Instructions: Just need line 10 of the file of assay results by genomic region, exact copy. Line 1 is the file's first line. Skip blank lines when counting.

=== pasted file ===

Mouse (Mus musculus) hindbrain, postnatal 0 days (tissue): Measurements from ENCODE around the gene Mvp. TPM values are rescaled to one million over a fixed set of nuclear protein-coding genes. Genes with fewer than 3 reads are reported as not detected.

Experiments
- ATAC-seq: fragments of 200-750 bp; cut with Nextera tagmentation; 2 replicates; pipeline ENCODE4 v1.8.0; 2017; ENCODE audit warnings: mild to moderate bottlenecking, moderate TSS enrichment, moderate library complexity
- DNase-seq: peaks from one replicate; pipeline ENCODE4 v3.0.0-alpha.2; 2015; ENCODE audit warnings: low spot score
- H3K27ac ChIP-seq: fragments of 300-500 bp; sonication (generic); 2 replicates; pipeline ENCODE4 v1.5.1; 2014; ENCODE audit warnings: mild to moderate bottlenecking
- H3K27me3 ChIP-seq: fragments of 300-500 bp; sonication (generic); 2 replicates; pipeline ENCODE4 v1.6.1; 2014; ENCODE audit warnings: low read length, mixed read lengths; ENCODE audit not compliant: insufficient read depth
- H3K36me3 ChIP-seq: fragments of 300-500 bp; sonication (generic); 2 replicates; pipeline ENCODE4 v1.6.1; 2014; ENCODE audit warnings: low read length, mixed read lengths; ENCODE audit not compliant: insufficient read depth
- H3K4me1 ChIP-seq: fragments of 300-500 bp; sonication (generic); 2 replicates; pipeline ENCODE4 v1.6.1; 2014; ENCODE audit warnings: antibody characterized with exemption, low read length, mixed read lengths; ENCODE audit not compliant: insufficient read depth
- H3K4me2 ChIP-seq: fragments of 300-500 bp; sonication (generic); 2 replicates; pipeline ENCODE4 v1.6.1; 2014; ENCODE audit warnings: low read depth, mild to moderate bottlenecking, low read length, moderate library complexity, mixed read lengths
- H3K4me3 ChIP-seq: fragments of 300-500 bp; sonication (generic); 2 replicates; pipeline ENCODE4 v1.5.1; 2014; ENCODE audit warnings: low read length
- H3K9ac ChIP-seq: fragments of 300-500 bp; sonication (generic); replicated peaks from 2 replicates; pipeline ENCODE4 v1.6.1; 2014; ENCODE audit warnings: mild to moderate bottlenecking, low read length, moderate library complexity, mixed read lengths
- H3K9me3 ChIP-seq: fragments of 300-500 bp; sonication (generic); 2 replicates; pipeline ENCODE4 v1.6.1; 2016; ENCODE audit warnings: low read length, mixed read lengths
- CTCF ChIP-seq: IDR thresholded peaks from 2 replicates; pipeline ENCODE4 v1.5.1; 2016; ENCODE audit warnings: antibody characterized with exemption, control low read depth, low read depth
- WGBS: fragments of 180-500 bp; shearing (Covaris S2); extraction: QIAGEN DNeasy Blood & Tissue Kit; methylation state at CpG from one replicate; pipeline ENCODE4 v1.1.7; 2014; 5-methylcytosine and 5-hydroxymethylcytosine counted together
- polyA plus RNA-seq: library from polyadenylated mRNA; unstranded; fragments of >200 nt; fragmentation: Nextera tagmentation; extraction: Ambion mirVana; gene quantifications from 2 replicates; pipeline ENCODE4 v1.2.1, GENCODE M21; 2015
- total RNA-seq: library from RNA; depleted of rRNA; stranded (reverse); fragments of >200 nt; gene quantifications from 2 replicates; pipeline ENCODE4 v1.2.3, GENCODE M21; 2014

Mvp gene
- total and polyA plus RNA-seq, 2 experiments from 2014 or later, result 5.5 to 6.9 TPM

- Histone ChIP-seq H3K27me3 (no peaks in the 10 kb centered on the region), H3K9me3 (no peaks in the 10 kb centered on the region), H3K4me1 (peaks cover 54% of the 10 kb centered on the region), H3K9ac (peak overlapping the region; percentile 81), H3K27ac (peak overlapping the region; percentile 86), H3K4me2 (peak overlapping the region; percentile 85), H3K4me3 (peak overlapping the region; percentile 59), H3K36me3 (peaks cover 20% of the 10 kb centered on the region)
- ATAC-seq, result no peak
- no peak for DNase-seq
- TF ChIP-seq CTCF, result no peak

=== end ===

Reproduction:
- H3K4me3 ChIP-seq: fragments of 300-500 bp; sonication (generic); 2 replicates; pipeline ENCODE4 v1.5.1; 2014; ENCODE audit warnings: low read length